In late June, a circuit court judge in Kentucky ruled that Senate Bill 151, the stinking, pension-gutting law, is unconstitutional. The extremely rushed process by which the state legislature passed the bill clearly violated state law and rendered the entire bill unconstitutional. While Governor Bevin is expected to appeal the ruling to the Kentucky Supreme Court, this ruling is a victory for working families, retirees, and communities throughout Kentucky.
For months in 2017, Gov. Bevin pledged to call a special session of the legislature to deal with both tax reform and public pensions. Eventually, he dropped tax reform and said the special session would just be about public pensions. Bevin introduced radical anti-pension legislation in October 2017, but he still didn’t call a special session, mostly due to a lack of support. Finally, 2018 arrived and with it, a new regular session of the Kentucky legislature. Still, pension legislation was not introduced and considered.
In February 2018, Republican state senators finally introduced pension legislation. State Senator Bowen introduced Senate Bill 1, which was heard in the State and Local Government Committee. SB 1 passed out of the committee, despite overwhelming opposition from the public during its committee hearing. The bill was expected to receive a vote on the Senate floor on Friday, March 9th, but due to the strong opposition, the bill was referred back to committee and the Senate adjourned for the weekend.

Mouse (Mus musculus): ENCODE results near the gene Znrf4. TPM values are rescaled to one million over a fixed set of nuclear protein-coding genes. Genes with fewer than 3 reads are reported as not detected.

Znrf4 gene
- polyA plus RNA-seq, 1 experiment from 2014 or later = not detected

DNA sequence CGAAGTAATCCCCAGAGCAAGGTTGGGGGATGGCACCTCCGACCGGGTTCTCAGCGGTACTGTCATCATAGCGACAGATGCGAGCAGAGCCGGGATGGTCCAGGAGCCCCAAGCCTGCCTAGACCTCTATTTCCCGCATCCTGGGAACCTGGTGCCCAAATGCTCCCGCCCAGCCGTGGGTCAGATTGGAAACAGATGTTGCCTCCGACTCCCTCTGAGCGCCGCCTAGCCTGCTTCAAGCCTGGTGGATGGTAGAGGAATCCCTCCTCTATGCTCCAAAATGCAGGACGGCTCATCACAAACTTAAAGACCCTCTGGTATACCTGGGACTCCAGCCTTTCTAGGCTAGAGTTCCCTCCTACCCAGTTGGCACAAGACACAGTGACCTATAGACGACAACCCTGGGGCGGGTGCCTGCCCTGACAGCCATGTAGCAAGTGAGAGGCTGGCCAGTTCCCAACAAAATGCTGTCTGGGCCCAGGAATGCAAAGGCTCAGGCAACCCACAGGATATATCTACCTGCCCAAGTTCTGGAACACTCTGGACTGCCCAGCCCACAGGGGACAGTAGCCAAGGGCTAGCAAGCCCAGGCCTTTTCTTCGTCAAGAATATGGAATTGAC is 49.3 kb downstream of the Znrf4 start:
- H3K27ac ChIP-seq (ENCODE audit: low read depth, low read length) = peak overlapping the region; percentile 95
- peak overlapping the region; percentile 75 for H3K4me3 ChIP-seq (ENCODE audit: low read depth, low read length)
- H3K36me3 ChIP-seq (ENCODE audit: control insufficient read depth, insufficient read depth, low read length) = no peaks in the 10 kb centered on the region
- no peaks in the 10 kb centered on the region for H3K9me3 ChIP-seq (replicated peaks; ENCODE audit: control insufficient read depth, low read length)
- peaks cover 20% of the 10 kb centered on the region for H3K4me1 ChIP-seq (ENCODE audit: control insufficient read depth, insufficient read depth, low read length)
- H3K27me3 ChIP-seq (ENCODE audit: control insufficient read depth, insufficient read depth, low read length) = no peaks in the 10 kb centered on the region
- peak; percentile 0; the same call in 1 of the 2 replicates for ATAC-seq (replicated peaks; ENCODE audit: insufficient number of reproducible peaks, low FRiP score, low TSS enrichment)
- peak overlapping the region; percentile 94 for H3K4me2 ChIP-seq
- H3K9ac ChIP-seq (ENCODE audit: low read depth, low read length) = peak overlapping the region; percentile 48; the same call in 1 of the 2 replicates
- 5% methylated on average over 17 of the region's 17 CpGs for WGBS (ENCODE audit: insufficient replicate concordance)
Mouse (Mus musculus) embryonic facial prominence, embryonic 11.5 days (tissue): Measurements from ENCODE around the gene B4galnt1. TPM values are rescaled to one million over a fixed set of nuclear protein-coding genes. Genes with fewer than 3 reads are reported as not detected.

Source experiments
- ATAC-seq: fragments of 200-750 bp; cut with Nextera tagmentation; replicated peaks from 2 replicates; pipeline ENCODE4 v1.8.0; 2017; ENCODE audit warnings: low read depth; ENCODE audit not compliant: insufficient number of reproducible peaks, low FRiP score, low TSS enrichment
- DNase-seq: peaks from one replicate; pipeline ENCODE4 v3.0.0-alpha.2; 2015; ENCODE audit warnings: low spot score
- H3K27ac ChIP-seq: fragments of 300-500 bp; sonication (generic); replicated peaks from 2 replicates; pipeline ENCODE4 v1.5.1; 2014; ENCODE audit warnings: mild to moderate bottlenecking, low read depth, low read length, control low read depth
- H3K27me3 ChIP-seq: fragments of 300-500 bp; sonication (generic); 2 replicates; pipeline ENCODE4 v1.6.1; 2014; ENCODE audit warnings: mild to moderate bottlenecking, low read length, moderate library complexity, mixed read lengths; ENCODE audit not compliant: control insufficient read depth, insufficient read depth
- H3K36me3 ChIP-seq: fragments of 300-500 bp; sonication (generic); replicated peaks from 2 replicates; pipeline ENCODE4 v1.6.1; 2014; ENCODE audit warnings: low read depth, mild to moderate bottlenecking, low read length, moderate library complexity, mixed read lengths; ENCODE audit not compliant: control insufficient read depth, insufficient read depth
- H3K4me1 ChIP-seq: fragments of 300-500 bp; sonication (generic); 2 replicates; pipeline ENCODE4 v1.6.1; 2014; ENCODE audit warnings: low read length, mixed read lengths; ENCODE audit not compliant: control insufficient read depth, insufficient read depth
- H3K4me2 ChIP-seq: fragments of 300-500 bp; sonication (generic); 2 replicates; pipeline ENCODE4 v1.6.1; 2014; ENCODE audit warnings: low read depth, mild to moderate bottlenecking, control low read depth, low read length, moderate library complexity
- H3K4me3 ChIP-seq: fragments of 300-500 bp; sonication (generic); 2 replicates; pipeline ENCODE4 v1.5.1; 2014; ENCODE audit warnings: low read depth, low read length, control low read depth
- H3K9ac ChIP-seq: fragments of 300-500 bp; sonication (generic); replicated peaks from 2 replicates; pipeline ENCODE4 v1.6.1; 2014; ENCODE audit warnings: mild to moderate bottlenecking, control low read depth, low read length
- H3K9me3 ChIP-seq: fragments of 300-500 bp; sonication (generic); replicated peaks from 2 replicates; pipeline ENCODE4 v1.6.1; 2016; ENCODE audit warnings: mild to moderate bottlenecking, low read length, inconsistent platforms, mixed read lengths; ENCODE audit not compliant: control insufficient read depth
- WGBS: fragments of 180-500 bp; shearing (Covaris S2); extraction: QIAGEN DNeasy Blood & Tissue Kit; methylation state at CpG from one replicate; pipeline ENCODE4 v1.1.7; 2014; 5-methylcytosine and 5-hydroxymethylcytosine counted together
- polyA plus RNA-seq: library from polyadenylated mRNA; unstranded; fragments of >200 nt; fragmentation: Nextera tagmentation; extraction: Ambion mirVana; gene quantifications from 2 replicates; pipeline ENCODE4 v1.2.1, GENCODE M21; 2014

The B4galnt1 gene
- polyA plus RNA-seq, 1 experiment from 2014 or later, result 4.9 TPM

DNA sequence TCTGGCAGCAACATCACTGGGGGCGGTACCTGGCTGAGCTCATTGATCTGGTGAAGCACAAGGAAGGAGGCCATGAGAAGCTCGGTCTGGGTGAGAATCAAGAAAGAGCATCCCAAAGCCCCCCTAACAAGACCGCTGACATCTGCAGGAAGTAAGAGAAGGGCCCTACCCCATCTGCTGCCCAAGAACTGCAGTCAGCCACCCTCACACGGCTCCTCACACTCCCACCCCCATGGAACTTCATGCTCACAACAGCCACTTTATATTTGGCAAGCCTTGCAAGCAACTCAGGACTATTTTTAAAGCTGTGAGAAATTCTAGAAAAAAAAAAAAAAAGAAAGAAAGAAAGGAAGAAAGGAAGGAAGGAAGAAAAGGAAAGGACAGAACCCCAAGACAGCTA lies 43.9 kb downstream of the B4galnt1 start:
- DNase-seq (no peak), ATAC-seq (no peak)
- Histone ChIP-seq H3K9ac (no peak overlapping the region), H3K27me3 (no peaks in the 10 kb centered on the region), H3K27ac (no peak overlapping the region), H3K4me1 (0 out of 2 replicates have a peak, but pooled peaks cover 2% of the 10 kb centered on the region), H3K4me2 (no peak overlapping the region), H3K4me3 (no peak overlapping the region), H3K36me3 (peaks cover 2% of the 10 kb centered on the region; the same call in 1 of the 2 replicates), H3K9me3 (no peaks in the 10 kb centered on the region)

That seemed to be the end of anti-pension legislation in Kentucky during the regular legislative session. Until Thursday, March 29th, that is. In the span of eight hours, Republican lawmakers substituted anti-pension language in a bill dealing with “the local provision of wastewater services” and then passed this bill through both chambers of the legislature. Senate Bill 151 is 291 pages. The language of the bill was not even publicly available until the day after it passed the legislature, was introduced without a chance for review, and passed without an actuarial analysis. Doors were locked to keep citizens away from their legislators while they debated the bill. Gov. Bevin signed SB 151 a week later.
As soon as Gov. Bevin signed the legislation, Kentucky Attorney General Andy Beshear, along with the Kentucky Education Association and the Kentucky Fraternal Order of Police sued to stop the legislation from taking effect. Kentucky law requires that legislation receive at least three hearings in each chamber of the legislature. SB 151 did not, thus making the process by which it was passed unconstitutional. This formed the basis of the ruling by Franklin Circuit Court Judge Phillip Shepherd on June 20. SB 151 also failed to receive a majority of votes in the State House. It passed 49-46, but it should have received 51 votes to pass.
It is expected that Gov. Bevin will appeal the ruling to the Kentucky Supreme Court. However, working families, retirees, and their allies are fighting back. If you live in Kentucky, please send an email to Gov. Bevin encouraging him to let the decision stand. SB 151 would devastate retirement security for working families in the commonwealth and the manner in which it was passed blatantly violates Kentucky law. Please write to Gov. Bevin and tell him don’t appeal the ruling!